KUWAIT CITY (AFP) — Denmark stirred anger in the Middle East on Thursday over the reprinting of a cartoon deemed offensive to the Prophet Mohammed, as Kuwaiti Islamist MPs called for a total boycott of the country.
"We must impose a total political and economic boycott of Denmark," said MP Waleed al-Tabtabai, who branded members of the Danish government "sons of a dog" during a parliamentary session.
Kuwait's government protested and demanded that the "improper phrase" be deleted from the parliamentary minutes.
Several Danish newspapers on Wednesday reprinted the cartoon that caused bloody riots in the Islamic world two years ago.
Three of Denmark's biggest dailies were among 17 papers which published the cartoon, vowing to defend freedom of expression a day after police foiled a plot to murder the cartoonist.
The caricature, which featured the prophet's head with a turban that looked like a bomb with a lit fuse, was one of 12 cartoons published in September 2005 by the Jyllands-Posten daily.
"This is a provocative and insulting act and we must take a strong reaction," Tabtabai said.
In the Gaza Strip Hamas joined in the condemnation, calling for those responsible to be put on trial.
The Islamist movement Hamas, which seized control of the Palestinian territory in June, said republishing the cartoon was an "offence to the feelings of tens of millions of Muslims.
"We call for the trial of those responsible for publishing these drawings in the Danish newspapers," it said in a statement, demanding that "official apologies be made" to Muslims.
It also called on Arab and Muslim governments to "use those means of pressure available to them to put an end to the organised campaigns aimed at spreading hatred against Islam in the name of free expression."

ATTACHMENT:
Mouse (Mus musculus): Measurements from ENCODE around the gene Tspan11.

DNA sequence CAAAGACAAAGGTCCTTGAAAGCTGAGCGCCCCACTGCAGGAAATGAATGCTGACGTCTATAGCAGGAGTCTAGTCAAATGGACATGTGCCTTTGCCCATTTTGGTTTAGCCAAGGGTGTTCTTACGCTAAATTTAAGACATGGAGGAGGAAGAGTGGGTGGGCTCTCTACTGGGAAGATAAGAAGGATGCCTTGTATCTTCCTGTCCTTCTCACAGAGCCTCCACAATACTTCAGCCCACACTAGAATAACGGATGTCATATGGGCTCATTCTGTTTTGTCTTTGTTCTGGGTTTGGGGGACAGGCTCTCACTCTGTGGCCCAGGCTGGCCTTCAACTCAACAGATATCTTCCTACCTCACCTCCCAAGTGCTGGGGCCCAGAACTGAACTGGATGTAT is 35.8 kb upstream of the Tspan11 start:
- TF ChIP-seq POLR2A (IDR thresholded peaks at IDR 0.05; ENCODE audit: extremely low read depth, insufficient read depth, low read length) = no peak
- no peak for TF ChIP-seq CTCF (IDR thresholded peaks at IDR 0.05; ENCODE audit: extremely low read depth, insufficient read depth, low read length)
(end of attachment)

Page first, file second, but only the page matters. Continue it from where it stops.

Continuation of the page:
On Tuesday Danish police arrested a Dane of Moroccan origin and two Tunisians suspected of plotting to kill Kurt Westergaard, the creator of the turban cartoon.
In Copenhagen 17 youths were arrested following a fourth night of riots in a predominantly immigrant area of the capital where dozens of cars were set ablaze, police said on Thursday.
A police spokesman said the riots could be linked to the cartoon or to the planned expulsion of the two Tunisian suspects.
Iran had summoned Denmark's ambassador on Wednesday to protest against the reprinting of the cartoon.
"The foreign ministry summoned the Danish ambassador following the repetition of the insults to the Prophet and in order to voice an official protest," said the state news agency IRNA, quoting the foreign ministry.
"The foreign ministry... strongly condemned this and urged a serious confrontation against such insults and a prevention of any repetition," the agency added.
Hundreds of Iranian demonstrators attacked the Danish embassy twice in February 2006, causing serious damage by throwing Molotov cocktails. They also briefly stormed the building in protest at the cartoons being published.
In October the same year, demonstrators angered over a satirical video of the Prophet Mohammed aired on Danish television also hurled firebombs and rocks at Denmark's embassy in Tehran.
In Karachi on Thursday, protesters burned a Danish flag, witnesses said.
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